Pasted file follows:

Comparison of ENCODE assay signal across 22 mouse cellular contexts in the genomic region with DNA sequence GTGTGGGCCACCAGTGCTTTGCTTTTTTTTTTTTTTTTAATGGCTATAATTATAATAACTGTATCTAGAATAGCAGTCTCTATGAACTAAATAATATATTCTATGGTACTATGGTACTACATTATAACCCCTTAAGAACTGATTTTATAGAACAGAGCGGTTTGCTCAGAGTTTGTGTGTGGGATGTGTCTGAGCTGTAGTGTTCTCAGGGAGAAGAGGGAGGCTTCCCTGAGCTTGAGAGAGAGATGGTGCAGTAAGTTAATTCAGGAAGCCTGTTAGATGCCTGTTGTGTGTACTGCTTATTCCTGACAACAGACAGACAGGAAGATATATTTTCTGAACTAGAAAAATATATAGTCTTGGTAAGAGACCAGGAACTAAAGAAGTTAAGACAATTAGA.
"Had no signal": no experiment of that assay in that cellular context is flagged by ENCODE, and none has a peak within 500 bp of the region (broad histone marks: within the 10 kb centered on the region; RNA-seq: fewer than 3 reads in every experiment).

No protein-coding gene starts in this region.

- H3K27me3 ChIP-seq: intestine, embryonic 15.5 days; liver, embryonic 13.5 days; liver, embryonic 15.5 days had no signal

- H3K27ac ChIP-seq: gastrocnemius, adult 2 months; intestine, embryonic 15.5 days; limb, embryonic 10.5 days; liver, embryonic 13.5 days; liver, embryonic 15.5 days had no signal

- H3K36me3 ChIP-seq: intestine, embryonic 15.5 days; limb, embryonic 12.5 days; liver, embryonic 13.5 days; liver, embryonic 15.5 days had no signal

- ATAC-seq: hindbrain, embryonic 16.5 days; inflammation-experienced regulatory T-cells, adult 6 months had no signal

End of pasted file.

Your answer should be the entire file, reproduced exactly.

Comparison of ENCODE assay signal across 22 mouse cellular contexts in the genomic region with DNA sequence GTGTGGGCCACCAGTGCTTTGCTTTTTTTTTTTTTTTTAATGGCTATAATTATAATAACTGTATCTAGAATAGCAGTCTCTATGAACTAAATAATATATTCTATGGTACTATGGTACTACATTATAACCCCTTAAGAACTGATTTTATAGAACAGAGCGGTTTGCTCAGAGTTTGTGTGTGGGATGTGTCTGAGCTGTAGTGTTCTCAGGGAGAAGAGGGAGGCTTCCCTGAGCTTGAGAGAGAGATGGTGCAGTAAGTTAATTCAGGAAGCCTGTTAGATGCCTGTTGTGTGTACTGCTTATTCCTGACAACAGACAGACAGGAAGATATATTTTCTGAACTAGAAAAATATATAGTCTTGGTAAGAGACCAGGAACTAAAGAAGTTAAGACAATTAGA.
"Had no signal": no experiment of that assay in that cellular context is flagged by ENCODE, and none has a peak within 500 bp of the region (broad histone marks: within the 10 kb centered on the region; RNA-seq: fewer than 3 reads in every experiment).

No protein-coding gene starts in this region.

- H3K27me3 ChIP-seq: intestine, embryonic 15.5 days; liver, embryonic 13.5 days; liver, embryonic 15.5 days had no signal

- H3K27ac ChIP-seq: gastrocnemius, adult 2 months; intestine, embryonic 15.5 days; limb, embryonic 10.5 days; liver, embryonic 13.5 days; liver, embryonic 15.5 days had no signal

- H3K36me3 ChIP-seq: intestine, embryonic 15.5 days; limb, embryonic 12.5 days; liver, embryonic 13.5 days; liver, embryonic 15.5 days had no signal

- ATAC-seq: hindbrain, embryonic 16.5 days; inflammation-experienced regulatory T-cells, adult 6 months had no signal